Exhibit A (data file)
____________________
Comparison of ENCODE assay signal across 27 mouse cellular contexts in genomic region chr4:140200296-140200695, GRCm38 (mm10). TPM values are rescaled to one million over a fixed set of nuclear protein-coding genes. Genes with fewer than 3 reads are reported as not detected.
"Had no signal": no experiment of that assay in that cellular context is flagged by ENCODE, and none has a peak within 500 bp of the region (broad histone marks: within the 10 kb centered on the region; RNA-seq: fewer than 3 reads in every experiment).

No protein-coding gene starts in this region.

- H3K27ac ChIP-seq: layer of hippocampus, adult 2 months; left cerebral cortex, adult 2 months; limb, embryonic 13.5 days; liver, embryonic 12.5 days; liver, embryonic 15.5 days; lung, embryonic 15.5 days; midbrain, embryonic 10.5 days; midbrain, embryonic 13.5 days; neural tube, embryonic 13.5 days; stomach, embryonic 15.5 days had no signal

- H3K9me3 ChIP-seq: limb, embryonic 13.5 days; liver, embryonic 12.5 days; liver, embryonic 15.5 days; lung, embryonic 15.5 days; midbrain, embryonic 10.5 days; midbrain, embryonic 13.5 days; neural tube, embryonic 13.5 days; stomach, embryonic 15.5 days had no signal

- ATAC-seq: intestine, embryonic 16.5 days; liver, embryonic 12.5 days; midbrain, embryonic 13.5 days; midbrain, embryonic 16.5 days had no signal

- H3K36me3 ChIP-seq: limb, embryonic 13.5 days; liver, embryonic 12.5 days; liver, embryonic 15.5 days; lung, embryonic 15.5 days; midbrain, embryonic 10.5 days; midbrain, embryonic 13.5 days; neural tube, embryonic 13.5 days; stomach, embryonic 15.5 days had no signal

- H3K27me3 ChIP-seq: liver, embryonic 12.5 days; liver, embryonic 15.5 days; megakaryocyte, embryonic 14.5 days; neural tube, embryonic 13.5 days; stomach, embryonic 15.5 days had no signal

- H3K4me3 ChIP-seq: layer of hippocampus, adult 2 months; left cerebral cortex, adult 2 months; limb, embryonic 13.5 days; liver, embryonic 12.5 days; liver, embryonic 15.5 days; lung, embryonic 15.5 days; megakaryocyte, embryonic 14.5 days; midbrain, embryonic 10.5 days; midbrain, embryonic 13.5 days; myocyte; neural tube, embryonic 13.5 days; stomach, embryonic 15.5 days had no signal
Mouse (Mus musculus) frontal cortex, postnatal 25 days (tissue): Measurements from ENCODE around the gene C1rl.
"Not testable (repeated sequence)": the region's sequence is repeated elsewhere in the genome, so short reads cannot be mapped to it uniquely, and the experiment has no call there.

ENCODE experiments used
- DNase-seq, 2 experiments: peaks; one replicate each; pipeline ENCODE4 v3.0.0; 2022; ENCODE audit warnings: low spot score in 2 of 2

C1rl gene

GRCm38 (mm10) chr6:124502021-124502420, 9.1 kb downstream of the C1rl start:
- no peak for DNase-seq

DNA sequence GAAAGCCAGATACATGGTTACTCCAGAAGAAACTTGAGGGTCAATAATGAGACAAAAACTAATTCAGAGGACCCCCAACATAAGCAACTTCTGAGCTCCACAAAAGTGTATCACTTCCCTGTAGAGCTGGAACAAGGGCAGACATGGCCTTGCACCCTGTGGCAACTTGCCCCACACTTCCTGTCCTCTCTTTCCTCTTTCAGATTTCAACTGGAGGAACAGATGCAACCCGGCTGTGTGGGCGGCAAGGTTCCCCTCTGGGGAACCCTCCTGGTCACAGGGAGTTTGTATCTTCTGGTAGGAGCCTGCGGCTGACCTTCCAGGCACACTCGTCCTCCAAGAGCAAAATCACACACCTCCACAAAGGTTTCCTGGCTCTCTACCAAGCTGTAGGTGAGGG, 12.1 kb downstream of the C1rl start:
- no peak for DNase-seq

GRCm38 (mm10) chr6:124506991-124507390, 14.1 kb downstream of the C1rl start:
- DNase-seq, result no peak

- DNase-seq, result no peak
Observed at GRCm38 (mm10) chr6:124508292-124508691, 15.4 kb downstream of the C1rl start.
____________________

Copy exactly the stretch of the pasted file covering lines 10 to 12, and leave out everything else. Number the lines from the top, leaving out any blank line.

Mouse (Mus musculus) frontal cortex, postnatal 25 days (tissue): Measurements from ENCODE around the gene C1rl.
"Not testable (repeated sequence)": the region's sequence is repeated elsewhere in the genome, so short reads cannot be mapped to it uniquely, and the experiment has no call there.

ENCODE experiments used